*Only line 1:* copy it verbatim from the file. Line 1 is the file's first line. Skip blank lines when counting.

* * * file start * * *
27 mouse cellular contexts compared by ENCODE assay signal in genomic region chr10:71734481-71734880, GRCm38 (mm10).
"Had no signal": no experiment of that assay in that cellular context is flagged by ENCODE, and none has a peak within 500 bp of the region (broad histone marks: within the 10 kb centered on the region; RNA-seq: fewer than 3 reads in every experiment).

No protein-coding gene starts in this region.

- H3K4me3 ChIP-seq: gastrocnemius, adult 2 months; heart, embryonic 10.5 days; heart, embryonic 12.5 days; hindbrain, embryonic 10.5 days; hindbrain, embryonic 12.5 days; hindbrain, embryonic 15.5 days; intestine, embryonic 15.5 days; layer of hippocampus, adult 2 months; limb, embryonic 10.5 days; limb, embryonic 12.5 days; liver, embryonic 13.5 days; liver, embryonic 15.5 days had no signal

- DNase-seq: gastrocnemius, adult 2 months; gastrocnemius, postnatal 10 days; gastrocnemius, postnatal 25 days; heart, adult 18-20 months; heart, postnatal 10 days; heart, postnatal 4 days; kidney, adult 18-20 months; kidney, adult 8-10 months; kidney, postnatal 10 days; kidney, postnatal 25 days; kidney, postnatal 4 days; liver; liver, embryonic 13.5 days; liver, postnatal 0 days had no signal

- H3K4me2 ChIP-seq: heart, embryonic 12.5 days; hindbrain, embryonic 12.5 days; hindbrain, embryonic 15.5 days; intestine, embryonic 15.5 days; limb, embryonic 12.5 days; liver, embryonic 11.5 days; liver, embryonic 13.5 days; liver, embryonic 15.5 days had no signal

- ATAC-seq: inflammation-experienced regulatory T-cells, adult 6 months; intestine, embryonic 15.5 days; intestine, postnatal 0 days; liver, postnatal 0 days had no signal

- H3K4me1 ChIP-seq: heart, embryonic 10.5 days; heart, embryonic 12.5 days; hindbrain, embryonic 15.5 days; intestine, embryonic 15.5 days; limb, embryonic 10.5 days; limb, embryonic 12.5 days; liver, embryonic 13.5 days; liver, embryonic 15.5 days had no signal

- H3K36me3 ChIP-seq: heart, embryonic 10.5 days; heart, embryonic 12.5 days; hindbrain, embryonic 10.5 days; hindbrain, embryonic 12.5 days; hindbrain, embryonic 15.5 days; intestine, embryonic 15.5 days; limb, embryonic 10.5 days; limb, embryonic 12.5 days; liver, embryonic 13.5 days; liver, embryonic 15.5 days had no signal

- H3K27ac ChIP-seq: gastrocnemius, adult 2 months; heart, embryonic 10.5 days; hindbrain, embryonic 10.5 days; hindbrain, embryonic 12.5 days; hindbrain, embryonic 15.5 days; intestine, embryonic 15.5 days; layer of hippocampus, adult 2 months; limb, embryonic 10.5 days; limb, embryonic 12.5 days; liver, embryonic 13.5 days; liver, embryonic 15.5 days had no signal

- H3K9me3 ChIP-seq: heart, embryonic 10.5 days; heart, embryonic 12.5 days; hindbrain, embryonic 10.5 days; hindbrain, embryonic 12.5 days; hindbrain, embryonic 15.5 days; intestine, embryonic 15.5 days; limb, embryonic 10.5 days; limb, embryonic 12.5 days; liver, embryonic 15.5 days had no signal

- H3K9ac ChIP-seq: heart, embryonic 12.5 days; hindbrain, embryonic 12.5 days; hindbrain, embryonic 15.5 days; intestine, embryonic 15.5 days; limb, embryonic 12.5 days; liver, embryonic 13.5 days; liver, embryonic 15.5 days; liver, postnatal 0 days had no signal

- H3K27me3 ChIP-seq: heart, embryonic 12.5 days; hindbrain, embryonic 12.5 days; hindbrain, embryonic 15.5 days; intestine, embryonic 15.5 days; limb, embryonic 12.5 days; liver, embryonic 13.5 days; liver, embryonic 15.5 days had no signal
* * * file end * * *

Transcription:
27 mouse cellular contexts compared by ENCODE assay signal in genomic region chr10:71734481-71734880, GRCm38 (mm10).